The next morning when I woke up I found my boots beautifully cleaned and polished at my bedside. This was his reply to me and it broke my heart. That day I was brought to repentance."
(From a sermon by Ken Pell, A Fruit-Full Marriage: Gentleness (Gentle Love), 9/4/2011)
Great Christian leaders have known the necessity of coming to repentance and spending some time in intercession for those in harm’s way.
President Abraham Lincoln, in a National Proclamation of Prayer and Repentance in 1863 wrote, “We have forgotten God. We have forgotten the gracious hand which preserved us in peace, and multiplied and enriched and strengthened us; and have vainly imagined, in the deceitfulness of our hearts, that all these blessings were produced by some superior wisdom and virtue of our own. Intoxicated with unbroken success, we have become too self-sufficient to feel the necessity of redeeming and preserving grace, too proud to pray to the God that made us! It behooves us, then, to humble ourselves before the offended Power, to confess our national sins, and to pray for clemency and forgiveness.” (The Presidential Prayer Team Website)
He also wrote, “I have been driven many times upon my knees by the overwhelming conviction that I had nowhere else to go. My own wisdom, and all that is about me, seemed insufficient… One stormy night I tossed on my bed, unable to sleep as I thought of the terrible sufferings of our soldiers... I spent an hour in agonizing prayer.” (The Presidential Prayer Team Website)
Tomorrow is “Memorial Day,” a national holiday set aside to honor American Servicemen and women who gave their lives in our country’s defense. They allowed themselves to be in harm’s way.
The losses in World War 1 numbered 116, 500 brave sons, in World War ll a total of 405,400 and the number of boys lost in our bloodiest war, the Civil War far exceeded that.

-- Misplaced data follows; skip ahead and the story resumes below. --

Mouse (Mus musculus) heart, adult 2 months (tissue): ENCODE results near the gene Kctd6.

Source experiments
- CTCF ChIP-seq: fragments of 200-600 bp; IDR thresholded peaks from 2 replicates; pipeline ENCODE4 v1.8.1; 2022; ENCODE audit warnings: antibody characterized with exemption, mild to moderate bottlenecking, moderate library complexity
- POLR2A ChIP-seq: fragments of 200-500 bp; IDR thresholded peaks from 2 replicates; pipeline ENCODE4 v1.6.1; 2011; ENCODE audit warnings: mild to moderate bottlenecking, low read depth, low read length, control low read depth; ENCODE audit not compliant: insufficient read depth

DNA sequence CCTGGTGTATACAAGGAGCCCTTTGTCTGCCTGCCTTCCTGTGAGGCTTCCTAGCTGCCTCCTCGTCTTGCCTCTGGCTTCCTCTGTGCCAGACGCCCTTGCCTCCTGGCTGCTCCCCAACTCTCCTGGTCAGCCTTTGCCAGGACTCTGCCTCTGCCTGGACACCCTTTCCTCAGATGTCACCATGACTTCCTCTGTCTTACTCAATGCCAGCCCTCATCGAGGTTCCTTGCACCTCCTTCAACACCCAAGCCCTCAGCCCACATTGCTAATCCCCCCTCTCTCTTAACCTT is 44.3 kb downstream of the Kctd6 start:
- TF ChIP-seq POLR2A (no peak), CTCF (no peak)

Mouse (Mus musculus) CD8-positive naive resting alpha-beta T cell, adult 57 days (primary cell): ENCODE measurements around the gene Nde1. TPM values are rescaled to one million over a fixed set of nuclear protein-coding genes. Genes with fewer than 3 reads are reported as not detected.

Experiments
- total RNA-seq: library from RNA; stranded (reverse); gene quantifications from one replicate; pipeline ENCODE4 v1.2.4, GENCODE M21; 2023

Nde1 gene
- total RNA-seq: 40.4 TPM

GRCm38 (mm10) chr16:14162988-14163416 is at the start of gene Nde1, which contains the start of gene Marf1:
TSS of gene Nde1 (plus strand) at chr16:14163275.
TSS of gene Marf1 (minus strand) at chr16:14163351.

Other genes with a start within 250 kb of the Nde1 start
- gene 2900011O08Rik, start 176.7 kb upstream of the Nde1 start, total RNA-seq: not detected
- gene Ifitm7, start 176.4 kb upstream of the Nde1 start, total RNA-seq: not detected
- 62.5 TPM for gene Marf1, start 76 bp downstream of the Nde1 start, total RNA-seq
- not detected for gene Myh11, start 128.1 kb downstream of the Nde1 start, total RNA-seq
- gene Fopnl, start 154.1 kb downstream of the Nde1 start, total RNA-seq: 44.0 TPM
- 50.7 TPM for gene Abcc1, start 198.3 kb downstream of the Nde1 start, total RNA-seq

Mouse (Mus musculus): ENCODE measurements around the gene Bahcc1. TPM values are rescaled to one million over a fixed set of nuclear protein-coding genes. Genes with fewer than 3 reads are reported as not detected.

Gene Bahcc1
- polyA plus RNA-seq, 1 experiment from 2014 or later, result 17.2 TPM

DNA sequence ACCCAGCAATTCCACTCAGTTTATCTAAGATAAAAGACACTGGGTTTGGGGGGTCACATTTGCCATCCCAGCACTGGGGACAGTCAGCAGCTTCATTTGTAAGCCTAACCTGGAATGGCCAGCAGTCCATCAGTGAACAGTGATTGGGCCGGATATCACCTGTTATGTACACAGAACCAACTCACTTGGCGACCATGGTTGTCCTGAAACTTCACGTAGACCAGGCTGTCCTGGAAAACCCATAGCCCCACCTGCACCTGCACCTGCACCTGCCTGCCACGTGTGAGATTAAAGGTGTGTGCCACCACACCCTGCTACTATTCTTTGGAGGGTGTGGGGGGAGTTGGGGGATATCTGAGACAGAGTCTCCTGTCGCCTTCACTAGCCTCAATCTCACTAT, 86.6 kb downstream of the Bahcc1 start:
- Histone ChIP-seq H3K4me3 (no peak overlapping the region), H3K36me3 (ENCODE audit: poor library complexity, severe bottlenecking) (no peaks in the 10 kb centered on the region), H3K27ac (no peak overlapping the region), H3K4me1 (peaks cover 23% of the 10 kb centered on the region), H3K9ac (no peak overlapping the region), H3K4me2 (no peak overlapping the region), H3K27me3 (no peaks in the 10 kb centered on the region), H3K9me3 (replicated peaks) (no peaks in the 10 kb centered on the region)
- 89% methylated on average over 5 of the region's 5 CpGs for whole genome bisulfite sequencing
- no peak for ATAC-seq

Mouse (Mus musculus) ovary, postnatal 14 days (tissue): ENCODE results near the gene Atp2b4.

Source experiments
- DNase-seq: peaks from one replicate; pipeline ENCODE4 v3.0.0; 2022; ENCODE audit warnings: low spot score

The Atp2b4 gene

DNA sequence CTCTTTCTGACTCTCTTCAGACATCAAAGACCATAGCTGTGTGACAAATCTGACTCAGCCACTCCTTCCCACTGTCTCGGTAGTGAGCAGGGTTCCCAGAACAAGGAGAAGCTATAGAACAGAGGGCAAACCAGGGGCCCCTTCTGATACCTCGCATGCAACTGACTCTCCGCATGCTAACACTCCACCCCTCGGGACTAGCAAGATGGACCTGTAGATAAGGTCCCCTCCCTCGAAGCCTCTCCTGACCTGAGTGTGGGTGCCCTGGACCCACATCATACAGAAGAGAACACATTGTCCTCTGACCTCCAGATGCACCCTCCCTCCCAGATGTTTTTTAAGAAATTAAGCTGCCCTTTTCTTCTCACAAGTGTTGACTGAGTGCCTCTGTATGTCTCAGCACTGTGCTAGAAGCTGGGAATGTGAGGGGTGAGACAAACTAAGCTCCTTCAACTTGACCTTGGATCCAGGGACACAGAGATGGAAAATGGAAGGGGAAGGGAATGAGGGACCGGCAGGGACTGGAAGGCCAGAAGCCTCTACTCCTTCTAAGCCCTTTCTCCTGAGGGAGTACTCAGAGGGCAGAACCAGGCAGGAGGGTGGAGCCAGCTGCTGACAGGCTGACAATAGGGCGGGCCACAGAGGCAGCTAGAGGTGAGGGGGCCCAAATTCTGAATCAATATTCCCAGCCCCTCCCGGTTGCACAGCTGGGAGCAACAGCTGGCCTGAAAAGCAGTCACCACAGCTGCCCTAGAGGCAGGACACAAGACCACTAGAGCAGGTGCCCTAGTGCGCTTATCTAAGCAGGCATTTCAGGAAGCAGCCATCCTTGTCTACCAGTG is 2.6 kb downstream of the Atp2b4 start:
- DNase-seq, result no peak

The most moving story about the observance of remembering those who gave their lives in war is about a woman in the south who was putting some flowers on the grave of a soldier from the North. This young soldier lost his life in the Civil War. When the other southern ladies s...
On Top of Our Game! (09.27.05--Teach Me to Pray!--Psalm 122:6-7)
How many things are you passionate about in life? I remember many years ago during the Lombardi days and the good fortune of the Green Bay Packers. I was passionate about them.
Between 1961 and 1969 I can honestly say that I never, never missed watching or listening to a weekend Packer broadcast. It really didn’t matter where we were or what the inconvenience, I had to know what was going on with my beloved Packers. Then the unexpected happened. The Packers were playing that old familiar Thanksgiving Day game against, their arch nemesis, the Detroit Lions. We were invited to my grandmother’s house for the day. When we got there I discovered to my dismay that my grandmother’s TV set was not working. And the radio reception from her little upper flat was poor. That cold November Thursday I found myself sitting in my Dad’s 1959 Plymouth, bundled up, shivering, but listening to Ted Moore on the car radio. I needed to be a “part” of that game no matter the cost.
When it comes to prayer, how passionate should we be? Willing to sacrifice, even put ourselves into an uncomfortable situation, in order to stay on top of our “game?” Robert E. Lee was a man who knew how to stay on top of his game. And, when it came to prayer, no one was better. He wrote: “Knowing that intercessory prayer is our mightiest weapon and the supreme call for all Christians today, I pleadingly urge our people everywhere to pray. Believing that prayer is the greatest contribution that our people can make in this critical hour, I humbly urge that we take time to pray--to really pray. Let there be prayer at sunup, at noonday, at sundown, at midnight--all through the day. Let us all pray for our children, our youth, our aged, our pastors, our homes. Let us pray for our churches. Let us pray for ourselves, that we may not lose the word ‘concern’ out of our Christian vocabulary. Let us pray for our nation. Let us pray for those who have never known Jesus Christ and redeeming love, for moral forces everywhere, fo...